Abuse cases up

(EDITOR’S NOTE: The domestic violence victim in this report agreed to speak with the Sun-Gazette on the condition that her identity not be revealed. A pseudonym was used.)

Olivia Ottlinger of Williamsport is just one of the hundreds of domestic abuse victims who have found refuge at the the city’s YWCA and the shelter’s Wise Options program.

Ottlinger came to the shelter several years ago after police found her severely beaten and unconscious in the home she shared with her boyfriend. Her injuries were so severe that even now, years later, her case stands out in the mind of the center’s staff.

“They said that I had been beaten into an unrecognizable state,” Ottlinger recalled.

Lynn Bies, Wise Options program manager, agreed.

“We work with many abused individuals here and the staff sees a lot of tough things. But it was even difficult for us to look at her when she came in,” Bies said.

At the recommendation of counselors, Ottlinger was kept away from her own reflection. While pictures had been taken for police evidence, she was urged not to look at them.

At first, it was hard for Ottlinger to come to terms with what had taken place. Despite her severe injuries, she originally refused to see herself as a victim of domestic violence.

“It wasn’t real for her, in the beginning. She didn’t want to admit she had experienced domestic violence. She was in such denial up until that point, very broken down,” Bies said.

Though her abuser was incarcerated, Ottlinger’s journey to recovery had only begun.


Like many victims of domestic abuse, she blamed herself for her abuser’s actions. Her boyfriend had beaten her previously, but the staggering severity of her injuries only served to make Ottlinger feel more guilty.

“I kept thinking that I needed to talk to him. I was blaming myself for what happened. I thought that I had to do something to make him that mad,” Ottlinger said.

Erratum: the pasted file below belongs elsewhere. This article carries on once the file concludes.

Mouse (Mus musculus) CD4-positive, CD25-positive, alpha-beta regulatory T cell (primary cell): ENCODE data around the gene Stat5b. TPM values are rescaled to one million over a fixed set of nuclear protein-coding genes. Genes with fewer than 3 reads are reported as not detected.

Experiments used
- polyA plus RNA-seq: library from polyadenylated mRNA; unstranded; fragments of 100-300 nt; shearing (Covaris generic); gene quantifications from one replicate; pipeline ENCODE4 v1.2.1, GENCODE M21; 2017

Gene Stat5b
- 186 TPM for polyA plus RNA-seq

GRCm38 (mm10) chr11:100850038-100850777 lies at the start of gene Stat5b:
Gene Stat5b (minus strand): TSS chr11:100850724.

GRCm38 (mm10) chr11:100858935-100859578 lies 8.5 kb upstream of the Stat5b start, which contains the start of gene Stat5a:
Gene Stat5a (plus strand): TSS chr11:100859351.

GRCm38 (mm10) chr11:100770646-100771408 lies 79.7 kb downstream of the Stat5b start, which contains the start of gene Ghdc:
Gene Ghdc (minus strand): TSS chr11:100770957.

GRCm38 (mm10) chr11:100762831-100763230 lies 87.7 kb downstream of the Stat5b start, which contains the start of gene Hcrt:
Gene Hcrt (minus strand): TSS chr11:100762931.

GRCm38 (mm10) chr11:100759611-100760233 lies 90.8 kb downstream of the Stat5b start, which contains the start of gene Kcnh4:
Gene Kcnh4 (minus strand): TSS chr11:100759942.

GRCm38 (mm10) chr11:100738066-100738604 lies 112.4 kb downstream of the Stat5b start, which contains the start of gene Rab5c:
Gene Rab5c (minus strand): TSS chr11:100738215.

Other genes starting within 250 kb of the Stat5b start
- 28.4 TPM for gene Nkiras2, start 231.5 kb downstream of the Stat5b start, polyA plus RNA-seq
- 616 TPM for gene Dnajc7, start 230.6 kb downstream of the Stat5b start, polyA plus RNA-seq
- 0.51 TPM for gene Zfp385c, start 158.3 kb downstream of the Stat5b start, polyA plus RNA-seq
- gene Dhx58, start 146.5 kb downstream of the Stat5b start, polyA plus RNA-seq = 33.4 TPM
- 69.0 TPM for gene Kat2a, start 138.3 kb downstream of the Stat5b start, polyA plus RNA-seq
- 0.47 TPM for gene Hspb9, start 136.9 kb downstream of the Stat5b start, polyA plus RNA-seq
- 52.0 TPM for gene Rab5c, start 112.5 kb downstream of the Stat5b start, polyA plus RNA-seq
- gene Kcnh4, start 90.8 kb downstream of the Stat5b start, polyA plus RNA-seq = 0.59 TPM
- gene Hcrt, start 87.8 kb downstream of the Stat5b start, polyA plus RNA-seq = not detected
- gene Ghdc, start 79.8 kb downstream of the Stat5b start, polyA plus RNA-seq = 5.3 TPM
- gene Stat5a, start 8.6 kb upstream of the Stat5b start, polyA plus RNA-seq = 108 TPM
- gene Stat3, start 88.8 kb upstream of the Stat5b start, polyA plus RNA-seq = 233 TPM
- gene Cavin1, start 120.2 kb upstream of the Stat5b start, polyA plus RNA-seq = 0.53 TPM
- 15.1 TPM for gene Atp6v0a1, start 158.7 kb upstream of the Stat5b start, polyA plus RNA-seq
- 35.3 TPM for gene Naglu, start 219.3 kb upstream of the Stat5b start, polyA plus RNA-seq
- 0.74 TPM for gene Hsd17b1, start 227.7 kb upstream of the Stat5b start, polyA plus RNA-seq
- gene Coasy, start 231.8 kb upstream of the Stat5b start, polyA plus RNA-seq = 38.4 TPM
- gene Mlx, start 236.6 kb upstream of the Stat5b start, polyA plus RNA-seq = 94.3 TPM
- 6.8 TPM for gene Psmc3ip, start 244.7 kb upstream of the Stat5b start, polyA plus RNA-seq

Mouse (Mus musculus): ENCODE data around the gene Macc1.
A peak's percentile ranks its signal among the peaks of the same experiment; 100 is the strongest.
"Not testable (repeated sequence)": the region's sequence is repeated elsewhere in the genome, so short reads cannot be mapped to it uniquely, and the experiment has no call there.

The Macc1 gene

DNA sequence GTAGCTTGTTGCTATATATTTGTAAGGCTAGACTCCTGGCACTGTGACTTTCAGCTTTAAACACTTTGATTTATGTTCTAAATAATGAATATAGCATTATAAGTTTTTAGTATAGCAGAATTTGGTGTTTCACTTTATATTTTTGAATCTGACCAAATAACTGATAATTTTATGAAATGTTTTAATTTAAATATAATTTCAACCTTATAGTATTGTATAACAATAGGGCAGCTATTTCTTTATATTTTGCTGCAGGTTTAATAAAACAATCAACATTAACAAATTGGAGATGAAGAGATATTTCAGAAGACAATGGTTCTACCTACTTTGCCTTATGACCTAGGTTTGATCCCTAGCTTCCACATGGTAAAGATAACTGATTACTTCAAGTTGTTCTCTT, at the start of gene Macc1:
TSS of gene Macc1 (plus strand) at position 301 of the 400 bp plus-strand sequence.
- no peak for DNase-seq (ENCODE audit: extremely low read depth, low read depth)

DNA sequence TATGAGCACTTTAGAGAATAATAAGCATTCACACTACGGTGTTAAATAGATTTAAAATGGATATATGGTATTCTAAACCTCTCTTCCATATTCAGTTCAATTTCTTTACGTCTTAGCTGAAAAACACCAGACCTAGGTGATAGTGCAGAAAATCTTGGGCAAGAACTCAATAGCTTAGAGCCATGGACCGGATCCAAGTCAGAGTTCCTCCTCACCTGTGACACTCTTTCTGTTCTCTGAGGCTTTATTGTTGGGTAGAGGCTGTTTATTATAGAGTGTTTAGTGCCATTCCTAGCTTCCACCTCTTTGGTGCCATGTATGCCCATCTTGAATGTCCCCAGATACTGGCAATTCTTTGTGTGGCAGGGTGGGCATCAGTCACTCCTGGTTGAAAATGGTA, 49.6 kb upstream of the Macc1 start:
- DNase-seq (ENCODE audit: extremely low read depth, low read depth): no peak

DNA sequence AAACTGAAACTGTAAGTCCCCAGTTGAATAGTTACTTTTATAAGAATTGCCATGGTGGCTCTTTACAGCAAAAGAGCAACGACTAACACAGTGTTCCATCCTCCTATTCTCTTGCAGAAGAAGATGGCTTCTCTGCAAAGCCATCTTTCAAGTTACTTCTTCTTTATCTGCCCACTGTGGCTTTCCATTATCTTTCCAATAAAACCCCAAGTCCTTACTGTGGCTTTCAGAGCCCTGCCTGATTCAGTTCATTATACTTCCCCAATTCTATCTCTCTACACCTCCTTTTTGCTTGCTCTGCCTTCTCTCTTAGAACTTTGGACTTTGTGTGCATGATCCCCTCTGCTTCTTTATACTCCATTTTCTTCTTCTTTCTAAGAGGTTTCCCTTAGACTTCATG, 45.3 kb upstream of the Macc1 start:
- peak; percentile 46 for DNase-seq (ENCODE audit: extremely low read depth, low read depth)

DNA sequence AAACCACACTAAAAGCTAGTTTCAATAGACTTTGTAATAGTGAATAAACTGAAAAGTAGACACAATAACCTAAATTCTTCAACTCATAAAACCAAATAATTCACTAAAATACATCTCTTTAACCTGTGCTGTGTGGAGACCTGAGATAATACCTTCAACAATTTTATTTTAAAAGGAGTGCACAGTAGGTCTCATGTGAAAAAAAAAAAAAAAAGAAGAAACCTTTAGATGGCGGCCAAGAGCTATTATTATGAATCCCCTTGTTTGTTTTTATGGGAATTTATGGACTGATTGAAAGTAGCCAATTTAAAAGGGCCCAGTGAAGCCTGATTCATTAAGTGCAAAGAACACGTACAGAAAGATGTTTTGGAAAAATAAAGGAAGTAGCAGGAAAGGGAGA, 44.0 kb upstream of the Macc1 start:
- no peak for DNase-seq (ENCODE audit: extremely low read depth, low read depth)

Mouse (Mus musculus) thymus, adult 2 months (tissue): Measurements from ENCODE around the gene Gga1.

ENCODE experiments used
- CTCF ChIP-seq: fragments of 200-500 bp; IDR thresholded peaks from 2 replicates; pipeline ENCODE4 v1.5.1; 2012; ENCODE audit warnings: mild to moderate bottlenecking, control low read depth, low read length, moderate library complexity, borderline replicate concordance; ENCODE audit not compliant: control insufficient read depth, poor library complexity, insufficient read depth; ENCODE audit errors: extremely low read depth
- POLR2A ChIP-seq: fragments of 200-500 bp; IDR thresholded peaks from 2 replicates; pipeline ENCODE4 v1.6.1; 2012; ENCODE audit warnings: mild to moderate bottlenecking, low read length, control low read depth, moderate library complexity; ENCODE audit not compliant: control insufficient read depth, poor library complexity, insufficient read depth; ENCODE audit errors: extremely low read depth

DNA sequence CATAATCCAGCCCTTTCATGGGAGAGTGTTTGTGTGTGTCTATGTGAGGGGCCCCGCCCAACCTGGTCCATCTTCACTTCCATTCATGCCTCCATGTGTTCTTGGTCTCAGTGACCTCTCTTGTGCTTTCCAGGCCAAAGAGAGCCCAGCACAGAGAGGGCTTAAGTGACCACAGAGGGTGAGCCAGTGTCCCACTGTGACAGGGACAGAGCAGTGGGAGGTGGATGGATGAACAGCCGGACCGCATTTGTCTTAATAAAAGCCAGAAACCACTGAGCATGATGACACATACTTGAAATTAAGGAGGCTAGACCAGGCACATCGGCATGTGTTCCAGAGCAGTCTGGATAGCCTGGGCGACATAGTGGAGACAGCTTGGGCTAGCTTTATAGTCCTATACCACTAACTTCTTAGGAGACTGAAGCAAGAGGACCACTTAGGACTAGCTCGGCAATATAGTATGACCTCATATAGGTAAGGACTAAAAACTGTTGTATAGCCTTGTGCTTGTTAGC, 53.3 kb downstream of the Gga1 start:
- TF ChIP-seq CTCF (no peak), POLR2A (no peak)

“I kept thinking that, this time, I must have done something really bad, in order to make him so mad. I knew I must have been really hurt, judging from everyone’s reactions,” Ottlinger said.

It took time for her to adjust to shelter life.

“When I first got here, I felt disbelief. It didn’t seem real that these people were going to help me and I was going to be all right, that I was safe here,” Ottlinger said.

Through intensive domestic violence group counseling and private counseling, Ottlinger eventually began piecing her life back together. With the help of the staff of the YWCA, she slowly was able to come to terms with her abuse.

“It’s odd … I could sit in group (therapy), listen to the stories of other people, and I recognized that they were abused. But I refused to think of myself like that. I had brushed off his actions for so long,” Ottlinger said.

Eventually, she began to find peace in her new life. She particularly found comfort in the shelter’s strict visitor policy.

“I was very paranoid, originally. Even though he was locked up, I would see him on every street corner,” Ottlinger said.

“Even the cops don’t have the ability to lock everyone out. Here, everyone has to have a reason and a purpose for visiting. I felt safe here for the first time in a very, very long time,” she added.

Finding healthier way

Like many who have suffered from abuse, Ottlinger was uncertain how to function away from her abuser. She said that the staff had to teach her how to view “basically everything” in a healthier light. Over time, she was able to turn her focus away from the past and begin building a future.

“There was nothing that was taboo here, nothing that was too stupid to ask. The attention to detail and commitment that the staff showed me was amazing. I wasn’t judged for anything that had happened to me,” Ottlinger said.

These days, Ottlinger lives away from the shelter but stays in touch with the employees at the YWCA who helped her through so much. She said that the lessons she learned there will stay with her forever.

“I’m an entirely different person now. I just want to have a normal relationship where both of us are comfortable and treated as human beings,” she said.